Apple’s latest Machine learning research confirms the value of slower respiration rate for Wellness

Respiratory rate on Apple Watch

Apple’s researchers have published a new paper in collaboration with Healthy Minds Innovation that suggests that a slower Respiration Rate is associated with Higher self-reported Well-being after Wellness training.

The new paper examines mindfulness-based stress reduction (MBSR) interventions and finds that these can improve well-being via improved regulation of physiological and cognitive states, most notably via reduced respiratory rates.

Your Respiration rate (RR) is sensitive to the effects of meditation and mindfulness.

Apple’s researchers used respiration rate (RR) and 3 aspects of self-reported well-being (psychological well-being [PWB], distress, and medical symptoms), to test the hypotheses:

  • Lower baseline RR (in a resting, non-meditative state) would be a physiological marker associated with well-being,
  • MBSR would decrease RR, and
  • Training-related decreases in RR would be associated with improved well-being.

This study recruited 245 adults, consisting of experienced meditators and meditation-naive participants.

Lower baseline RR was associated with lower psychological distress among long-term meditators, though not in non-meditators before training. MBSR decreased RR compared to the waitlist but not the active control. Decreased RR related to decreased medical symptoms across all participants.

Lower RR was associated with higher Physical Wellbeing scores across training groups post-training. 

This physiological marker may indicate higher physical and/or psychological well-being in those who engage in wellness practices.

How to check your Respiratory Rate using Apple Watch 

The respiratory rate is easily accessible using the iOS Health app on your iPhone. 

  1. Open the Health app on your iPhone and tap on Browse tab at the bottom of the screen
  2. Tap on Respiratory and scroll down, and locate ‘Respiratory Rate’
  3. Tapping on it shows you your respiratory rateChecking Respiratory Rate on Apple Watch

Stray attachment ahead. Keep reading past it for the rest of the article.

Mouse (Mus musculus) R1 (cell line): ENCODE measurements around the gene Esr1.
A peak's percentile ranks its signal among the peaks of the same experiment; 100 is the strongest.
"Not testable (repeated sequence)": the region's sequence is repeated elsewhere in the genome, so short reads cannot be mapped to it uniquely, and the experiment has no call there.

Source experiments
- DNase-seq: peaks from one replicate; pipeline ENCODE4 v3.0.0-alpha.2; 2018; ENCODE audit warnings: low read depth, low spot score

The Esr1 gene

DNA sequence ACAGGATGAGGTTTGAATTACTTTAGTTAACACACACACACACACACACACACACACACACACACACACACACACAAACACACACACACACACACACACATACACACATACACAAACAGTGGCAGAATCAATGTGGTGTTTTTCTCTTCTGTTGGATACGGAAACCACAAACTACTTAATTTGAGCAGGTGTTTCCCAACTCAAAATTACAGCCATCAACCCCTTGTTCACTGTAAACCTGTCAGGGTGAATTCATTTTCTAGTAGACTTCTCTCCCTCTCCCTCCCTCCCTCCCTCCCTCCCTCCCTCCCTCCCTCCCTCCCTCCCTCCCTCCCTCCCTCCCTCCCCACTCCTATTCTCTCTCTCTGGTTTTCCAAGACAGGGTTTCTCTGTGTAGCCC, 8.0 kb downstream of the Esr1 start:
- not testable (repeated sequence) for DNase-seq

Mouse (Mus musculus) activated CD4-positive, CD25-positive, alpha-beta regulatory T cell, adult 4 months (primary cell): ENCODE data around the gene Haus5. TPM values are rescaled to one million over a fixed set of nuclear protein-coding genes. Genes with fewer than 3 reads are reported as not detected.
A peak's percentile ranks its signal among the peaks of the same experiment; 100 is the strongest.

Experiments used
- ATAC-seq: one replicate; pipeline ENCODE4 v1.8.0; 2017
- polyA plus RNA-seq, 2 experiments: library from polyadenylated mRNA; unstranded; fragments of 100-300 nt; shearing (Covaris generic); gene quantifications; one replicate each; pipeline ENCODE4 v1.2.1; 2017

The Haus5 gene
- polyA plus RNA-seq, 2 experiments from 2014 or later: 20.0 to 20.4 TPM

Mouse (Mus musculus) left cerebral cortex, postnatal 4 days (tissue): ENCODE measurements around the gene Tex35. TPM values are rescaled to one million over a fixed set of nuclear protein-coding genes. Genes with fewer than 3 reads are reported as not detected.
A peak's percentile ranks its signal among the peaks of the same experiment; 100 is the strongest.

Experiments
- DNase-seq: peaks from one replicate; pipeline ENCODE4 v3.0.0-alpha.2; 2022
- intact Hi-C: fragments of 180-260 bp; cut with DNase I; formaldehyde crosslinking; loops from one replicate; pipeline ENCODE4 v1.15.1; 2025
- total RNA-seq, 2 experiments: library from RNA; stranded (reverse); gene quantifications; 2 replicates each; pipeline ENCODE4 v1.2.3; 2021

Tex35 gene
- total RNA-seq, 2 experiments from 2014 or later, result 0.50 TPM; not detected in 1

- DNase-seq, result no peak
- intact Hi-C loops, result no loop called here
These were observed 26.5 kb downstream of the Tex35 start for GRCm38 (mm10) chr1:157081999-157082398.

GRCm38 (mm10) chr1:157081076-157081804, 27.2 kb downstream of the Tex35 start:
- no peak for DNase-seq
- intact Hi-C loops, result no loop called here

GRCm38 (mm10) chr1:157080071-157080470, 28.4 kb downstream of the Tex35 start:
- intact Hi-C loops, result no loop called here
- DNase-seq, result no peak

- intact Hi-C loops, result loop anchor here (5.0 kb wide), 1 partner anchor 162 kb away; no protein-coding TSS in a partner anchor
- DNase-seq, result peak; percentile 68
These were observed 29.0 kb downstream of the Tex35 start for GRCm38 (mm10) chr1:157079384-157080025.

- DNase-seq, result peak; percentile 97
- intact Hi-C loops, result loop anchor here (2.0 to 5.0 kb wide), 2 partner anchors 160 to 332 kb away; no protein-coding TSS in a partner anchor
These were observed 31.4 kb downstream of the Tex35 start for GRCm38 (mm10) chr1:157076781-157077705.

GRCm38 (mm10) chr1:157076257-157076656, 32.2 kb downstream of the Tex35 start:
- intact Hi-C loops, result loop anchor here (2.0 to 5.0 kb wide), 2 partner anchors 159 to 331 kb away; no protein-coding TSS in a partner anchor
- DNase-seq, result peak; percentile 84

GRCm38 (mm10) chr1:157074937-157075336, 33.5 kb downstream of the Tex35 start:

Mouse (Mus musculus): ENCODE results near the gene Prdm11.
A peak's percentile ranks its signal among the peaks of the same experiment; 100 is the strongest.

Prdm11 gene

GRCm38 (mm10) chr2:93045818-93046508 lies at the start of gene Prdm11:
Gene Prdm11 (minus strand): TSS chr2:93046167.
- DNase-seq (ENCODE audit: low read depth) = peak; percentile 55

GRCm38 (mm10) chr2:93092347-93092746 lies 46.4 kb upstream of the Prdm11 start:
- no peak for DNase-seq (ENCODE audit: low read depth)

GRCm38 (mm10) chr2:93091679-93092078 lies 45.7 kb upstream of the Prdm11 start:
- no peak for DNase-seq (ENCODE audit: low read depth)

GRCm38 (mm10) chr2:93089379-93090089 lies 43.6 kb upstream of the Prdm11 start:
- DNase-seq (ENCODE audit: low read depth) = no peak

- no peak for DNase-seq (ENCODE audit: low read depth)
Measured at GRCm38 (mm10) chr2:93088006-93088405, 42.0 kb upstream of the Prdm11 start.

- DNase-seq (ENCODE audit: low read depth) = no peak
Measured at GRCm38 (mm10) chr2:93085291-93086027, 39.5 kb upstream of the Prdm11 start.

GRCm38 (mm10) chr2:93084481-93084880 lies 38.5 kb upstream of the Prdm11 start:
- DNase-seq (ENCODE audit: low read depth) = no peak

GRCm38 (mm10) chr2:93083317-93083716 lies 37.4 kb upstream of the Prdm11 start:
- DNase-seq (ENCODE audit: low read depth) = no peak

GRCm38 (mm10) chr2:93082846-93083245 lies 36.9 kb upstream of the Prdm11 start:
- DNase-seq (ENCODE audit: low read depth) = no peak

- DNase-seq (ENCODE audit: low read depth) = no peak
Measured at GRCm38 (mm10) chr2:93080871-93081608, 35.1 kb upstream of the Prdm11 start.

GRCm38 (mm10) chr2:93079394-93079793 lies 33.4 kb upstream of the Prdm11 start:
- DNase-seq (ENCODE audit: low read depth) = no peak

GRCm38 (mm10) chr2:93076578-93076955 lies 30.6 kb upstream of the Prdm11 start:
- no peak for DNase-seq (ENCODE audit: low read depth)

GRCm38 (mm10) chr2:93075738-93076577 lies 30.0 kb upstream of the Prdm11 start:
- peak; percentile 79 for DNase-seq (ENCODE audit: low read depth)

4. Under the Highlights, you will also be able to locate your Sleep Respiratory Rate.Sleeping Respiratory Rate on Apple Watch

You can lower your respiratory rate using various breathing techniques and meditation. The easiest way to work with it is to launch the mindfulness app on your Apple Watch and practice regular mindful breathing for 5 – 10 minutes daily.

If you are looking for guided meditations, Apple Fitness+ has numerous offerings that can assist. These meditations track your heart rate and as you practice, you will notice a drop in your resting heart rate, resulting in lower respiratory rates.

A direct positive relationship exists between respiration rate (number of breaths) and heart rate. The more the heart beats, the more breathing occurs. As the heart beats faster, it uses more energy and sends more oxygen to the body.

When you slow down your heart rate using mindful breathing or pranayama sequences, your respiration rate drops as well, and it helps tone your vagus nervous system, increasing your heart rate variability over time.

It is no coincidence that Smart Ring makers such as Oura are integrating services with meditation/mindfulness platforms such as Headspace.

We eagerly await the iOS 17 Journal app and love the new State of mind logging feature in iOS 17. Hopefully, future Apple Watches will incorporate Stress monitoring and associated MBSR-based prompts to guide users to find calmness and maintain a healthy lifestyle. Apple’s research has already shown how AirPods sensors can aid in tracking respiratory rate in the future.

The new Apple research was published in Scientific Reports in Nature journal. The research indicates that slower RR may be a biomarker of well-being states, where alterations in well-being states may change to become more stable in the long term through interventions such as mindfulness meditation.

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Sudz Niel Kar
I am a technologist with years of experience with Apple and wearOS products, have a BS in Computer Science and an MBA specializing in emerging tech, and owned the popular site AppleToolBox. In my day job, I advise Fortune 500 companies with their digital transformation strategies and also consult with numerous digital health startups in an advisory capacity. I'm VERY interested in exploring the digital health and fitness-tech evolution and keeping a close eye on patents, FDA approvals, strategic partnerships, and developments happening in the wearables and digital health sector. When I'm not writing or presenting, I run with my Apple Watch Ultra or Samsung Galaxy Watch and closely monitor my HRV and other recovery metrics.


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